Well, here is the new (free) pattern that I promised you last time. It’s a loop/cowl called Thús, which is the Frisian word for Home.
As a child growing up in Friesland, I had no idea what I wanted to be when I grew up. What I did know, was that I wanted a peaceful, cosy home.
My wish was granted.
But I don’t take it for granted. I’m grateful for my home every single day, now more than ever.
When we were first exhorted to ‘Stay Home, Stay Safe’, my initial reaction was, ‘……….??????’ (Read: Stunned – is this really happening?) Soon followed by thoughts like, ‘What can I do, other than just staying home?’ and also, ‘But what about people who don’t have a safe home?’
One of the ideas that popped into my mind for positive things to do was to design a knitting pattern. Something small and not too complicated, but just complicated enough to take a knitter’s mind off their worries for a while. Something that would be comforting to wear and suitable to send as a gift to a friend or relative when it’s impossible to visit them.
After many swatches, sketches and tries, it became this loop. I’ve made two versions. You’ve already seen the pink one at the top of this post, and this is me wearing the blue one.
(I’m so not cut out to be a model. It is way out of my comfort zone to be in the spotlights like this, but someone has to show what it looks like when worn.)
Knitting may seem trivial in a world in crisis. And maybe it is. But for me it’s a way to bring some beauty into the world, and also a way to express my love and concern.
With a little bit of imagination, you can see that the stitch pattern looks like rows of tiny interconnected houses.
It’s my take on John Donne’s ‘No man is an island’*. Even if we are all staying in our own homes, we are still all connected.
Now, here are some technicalities.
Thús takes just one 100-gram skein of fingering-weight or sock yarn. I think most knitters will have something like this in their homes somewhere. I chose blue and pink, because those are the colours I feel most at home with.
The pink version is made from a skein of Merino Singles dyed by Catharina at Wolverhalen (I wrote about her here). For the blue version I used a skein of Tosh Sock that had been marinating in my yarn stash for a while. These two yarns are very similar, and yet knit up differently.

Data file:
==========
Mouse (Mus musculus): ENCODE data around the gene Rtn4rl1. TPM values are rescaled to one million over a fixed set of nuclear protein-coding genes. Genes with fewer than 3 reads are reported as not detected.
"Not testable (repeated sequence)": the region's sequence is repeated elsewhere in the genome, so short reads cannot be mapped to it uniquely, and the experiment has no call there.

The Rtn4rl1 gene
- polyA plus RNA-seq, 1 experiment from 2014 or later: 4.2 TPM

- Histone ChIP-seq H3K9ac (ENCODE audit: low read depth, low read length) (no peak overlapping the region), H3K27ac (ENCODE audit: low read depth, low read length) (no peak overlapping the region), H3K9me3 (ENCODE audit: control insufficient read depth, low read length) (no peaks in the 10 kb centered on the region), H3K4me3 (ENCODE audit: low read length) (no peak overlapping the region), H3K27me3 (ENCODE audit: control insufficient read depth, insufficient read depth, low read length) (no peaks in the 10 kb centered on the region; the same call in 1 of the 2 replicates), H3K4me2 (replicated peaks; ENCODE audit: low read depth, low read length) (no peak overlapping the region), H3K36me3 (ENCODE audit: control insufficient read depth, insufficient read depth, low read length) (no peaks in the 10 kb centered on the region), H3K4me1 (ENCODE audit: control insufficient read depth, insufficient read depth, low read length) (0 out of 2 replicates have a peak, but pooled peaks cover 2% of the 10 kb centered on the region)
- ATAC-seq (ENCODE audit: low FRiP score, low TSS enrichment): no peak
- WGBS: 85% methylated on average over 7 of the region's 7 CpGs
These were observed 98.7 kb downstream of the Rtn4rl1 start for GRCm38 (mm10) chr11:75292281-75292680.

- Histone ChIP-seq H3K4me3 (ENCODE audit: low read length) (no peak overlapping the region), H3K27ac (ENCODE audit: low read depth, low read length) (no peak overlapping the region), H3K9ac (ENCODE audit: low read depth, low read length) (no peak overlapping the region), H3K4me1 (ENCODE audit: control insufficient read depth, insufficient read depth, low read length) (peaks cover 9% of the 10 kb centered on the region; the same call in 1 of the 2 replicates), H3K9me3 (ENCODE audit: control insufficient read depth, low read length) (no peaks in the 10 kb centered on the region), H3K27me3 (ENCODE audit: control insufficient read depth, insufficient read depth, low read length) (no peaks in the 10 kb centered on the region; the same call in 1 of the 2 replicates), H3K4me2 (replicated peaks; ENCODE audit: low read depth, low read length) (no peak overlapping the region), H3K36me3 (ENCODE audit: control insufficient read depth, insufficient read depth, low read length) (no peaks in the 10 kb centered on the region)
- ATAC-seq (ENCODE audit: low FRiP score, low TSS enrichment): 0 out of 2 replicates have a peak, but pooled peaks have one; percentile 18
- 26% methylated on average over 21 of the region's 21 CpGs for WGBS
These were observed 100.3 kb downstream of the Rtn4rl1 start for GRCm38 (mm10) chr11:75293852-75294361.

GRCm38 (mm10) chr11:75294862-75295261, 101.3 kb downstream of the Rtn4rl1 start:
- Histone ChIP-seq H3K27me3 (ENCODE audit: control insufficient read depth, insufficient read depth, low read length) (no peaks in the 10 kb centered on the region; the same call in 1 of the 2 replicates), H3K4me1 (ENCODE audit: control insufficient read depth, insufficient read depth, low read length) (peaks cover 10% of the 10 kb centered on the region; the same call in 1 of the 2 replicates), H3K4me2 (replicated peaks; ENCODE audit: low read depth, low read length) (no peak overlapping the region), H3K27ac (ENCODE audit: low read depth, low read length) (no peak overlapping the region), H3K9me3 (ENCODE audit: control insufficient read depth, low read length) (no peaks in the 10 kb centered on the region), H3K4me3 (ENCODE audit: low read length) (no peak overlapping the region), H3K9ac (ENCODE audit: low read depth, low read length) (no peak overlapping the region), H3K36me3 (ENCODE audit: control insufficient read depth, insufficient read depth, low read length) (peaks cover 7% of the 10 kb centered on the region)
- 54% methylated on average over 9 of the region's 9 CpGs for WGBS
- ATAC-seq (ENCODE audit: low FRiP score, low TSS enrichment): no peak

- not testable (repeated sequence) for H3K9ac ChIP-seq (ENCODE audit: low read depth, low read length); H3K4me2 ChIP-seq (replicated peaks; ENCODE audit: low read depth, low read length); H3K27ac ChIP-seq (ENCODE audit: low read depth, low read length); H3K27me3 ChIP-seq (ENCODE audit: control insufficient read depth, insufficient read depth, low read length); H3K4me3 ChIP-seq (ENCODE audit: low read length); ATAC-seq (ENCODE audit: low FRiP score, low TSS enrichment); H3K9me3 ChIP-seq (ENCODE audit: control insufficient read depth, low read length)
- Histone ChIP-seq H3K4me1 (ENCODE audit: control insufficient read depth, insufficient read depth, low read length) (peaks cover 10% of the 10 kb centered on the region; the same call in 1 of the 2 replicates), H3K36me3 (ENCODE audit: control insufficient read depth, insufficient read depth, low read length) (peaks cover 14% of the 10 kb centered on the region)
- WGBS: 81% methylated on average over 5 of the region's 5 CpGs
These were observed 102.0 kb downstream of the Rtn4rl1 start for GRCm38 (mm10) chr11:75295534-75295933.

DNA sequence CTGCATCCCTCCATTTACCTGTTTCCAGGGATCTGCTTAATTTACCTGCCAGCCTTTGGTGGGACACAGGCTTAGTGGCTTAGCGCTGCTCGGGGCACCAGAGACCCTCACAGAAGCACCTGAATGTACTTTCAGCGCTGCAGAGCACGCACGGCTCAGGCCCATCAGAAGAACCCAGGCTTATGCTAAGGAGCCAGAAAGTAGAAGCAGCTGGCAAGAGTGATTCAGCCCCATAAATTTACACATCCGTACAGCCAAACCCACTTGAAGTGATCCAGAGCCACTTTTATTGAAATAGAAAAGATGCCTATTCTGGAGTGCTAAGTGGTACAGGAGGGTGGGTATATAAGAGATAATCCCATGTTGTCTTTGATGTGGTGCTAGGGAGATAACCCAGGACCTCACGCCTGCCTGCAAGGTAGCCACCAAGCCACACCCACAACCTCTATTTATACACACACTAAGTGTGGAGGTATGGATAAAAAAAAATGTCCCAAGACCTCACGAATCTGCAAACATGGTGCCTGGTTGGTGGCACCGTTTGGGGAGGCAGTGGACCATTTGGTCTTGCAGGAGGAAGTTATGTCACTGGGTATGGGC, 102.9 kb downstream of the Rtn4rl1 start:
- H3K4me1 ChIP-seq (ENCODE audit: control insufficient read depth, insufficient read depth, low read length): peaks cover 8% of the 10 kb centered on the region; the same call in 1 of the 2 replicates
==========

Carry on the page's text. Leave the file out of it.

Specs of the blue yarn: 100% merino wool; total meterage/weight 361 m/395 yds/100 g
Specs of the pink yarn: 100% merino wool; total meterage/weight 366 m/400 yds/100 g
The difference is that the pink yarn is a single, untwined thread, while the blue yarn consists of two plies. As a result, the blue version turned out shorter, cosier and squishier, while the pink version is sleeker, drapier and considerably longer than the blue one – it has five more rows of tiny houses.
The loop starts with a provisional cast-on and is knit flat (back and forth). I’ve heard of knitters who love grafting ends together, but I have never met any of them. I certainly don’t belong to that rare species. So, no grafting here. The ends are joined together using a much more knitter-friendly three-needle bind-off (all explained in the pattern).
Thús can be worn single…
…or wrapped around twice.
Thús is a free pattern – no strings attached. But if you’d like to do something in return, please consider making a donation to an organisation supporting refugees, other homeless people, or children/adults in unsafe home situations.
Thús can be found here on Ravelry
(available in English AND Dutch, also to non-Ravelry members)
Thank you and happy knitting!
* The quote comes from John Donne’s Devotions upon Emergent Occasions, Meditation XVII. This is the entire passage:
‘No man is an island, entire of itself; every man is a piece of the continent, a part of the main. If a clod be washed away by the sea, Europe is the less, as well as if a promontory were, as well as if a manor of thy friend’s or of thine own were. Any man’s death diminishes me, because I am involved in mankind, and therefore never send to know for whom the bells tolls; it tolls for thee.’
16 thoughts on “Thús”
Lovely design, thank you! And thank you for your thoughtful blog.
Hello, dear ‘colleague’ from afar. Thank you for your kind comment.
What a lovely pattern and story. I saw the little houses right away!
Ah, that’s great! I was wondering whether other people would recognize the houses.
Thank you for the lovely pattern and story. I noticed the houses as well… A timely pattern as most of us are still tied to our houses. Knitting and gardens are helping to pass the time. Stay safe
Thank you for your kind words. It’s good to hear from you.
Lovely design; one of my favorite poems.
Thank you! I think it’s very special that words from around 1620 are still read and appreciated as much as when they were written.
Lovely pattern and lovely words. Having a home is indeed something to be thankful for.
I know just how you feel, but I must say that you look very pretty and at ease in the photos!
I wish I could make a blush smiley here – that’s just what I need. Thank you for your lovely comment, and I hope you’ll en joy knitting Thús in your Bed of Roses yarn.
Lovely design, thank you! And you are a lovely model!
P.S. I love grafting and I think it’s magical…
Thank you and thank you! And the next time I really can’t get out of grafting something, I’ll come to you for advice.
This is lovely! I’m going to knit in in silk as a Xmas gift fir my daughter-in-law, and will be making a donation to both Shelter and the Salvation Army. Thank you so much. I will think of you whilst I’m knitting.
Hi! That sounds like a great idea (both the gift knitting and the donations)! And may the knitting process bring you happy moments for yourself, too!
This is very beautiful, I appreciate your simple yet kimd perspective.